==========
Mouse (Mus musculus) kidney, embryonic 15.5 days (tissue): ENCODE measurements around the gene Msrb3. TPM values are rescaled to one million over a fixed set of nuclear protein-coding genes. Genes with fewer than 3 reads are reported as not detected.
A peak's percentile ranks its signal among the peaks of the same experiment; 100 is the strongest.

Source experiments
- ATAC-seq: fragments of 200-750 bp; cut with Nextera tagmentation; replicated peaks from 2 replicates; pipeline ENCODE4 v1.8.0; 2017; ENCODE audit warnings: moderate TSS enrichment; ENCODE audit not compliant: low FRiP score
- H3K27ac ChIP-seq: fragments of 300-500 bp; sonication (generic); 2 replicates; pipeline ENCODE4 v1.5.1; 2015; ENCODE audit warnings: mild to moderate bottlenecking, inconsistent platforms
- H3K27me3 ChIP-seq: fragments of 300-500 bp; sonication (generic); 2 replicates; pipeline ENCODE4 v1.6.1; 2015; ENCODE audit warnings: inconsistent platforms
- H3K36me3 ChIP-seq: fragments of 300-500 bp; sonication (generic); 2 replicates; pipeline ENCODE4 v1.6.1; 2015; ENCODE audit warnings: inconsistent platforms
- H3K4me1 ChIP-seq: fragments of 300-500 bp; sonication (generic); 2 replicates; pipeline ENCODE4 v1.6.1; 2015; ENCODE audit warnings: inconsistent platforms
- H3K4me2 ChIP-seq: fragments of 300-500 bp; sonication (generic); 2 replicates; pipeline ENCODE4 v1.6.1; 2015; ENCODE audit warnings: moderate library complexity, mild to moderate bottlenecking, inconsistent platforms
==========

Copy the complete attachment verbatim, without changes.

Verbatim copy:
Mouse (Mus musculus) kidney, embryonic 15.5 days (tissue): ENCODE measurements around the gene Msrb3. TPM values are rescaled to one million over a fixed set of nuclear protein-coding genes. Genes with fewer than 3 reads are reported as not detected.
A peak's percentile ranks its signal among the peaks of the same experiment; 100 is the strongest.

Source experiments
- ATAC-seq: fragments of 200-750 bp; cut with Nextera tagmentation; replicated peaks from 2 replicates; pipeline ENCODE4 v1.8.0; 2017; ENCODE audit warnings: moderate TSS enrichment; ENCODE audit not compliant: low FRiP score
- H3K27ac ChIP-seq: fragments of 300-500 bp; sonication (generic); 2 replicates; pipeline ENCODE4 v1.5.1; 2015; ENCODE audit warnings: mild to moderate bottlenecking, inconsistent platforms
- H3K27me3 ChIP-seq: fragments of 300-500 bp; sonication (generic); 2 replicates; pipeline ENCODE4 v1.6.1; 2015; ENCODE audit warnings: inconsistent platforms
- H3K36me3 ChIP-seq: fragments of 300-500 bp; sonication (generic); 2 replicates; pipeline ENCODE4 v1.6.1; 2015; ENCODE audit warnings: inconsistent platforms
- H3K4me1 ChIP-seq: fragments of 300-500 bp; sonication (generic); 2 replicates; pipeline ENCODE4 v1.6.1; 2015; ENCODE audit warnings: inconsistent platforms
- H3K4me2 ChIP-seq: fragments of 300-500 bp; sonication (generic); 2 replicates; pipeline ENCODE4 v1.6.1; 2015; ENCODE audit warnings: moderate library complexity, mild to moderate bottlenecking, inconsistent platforms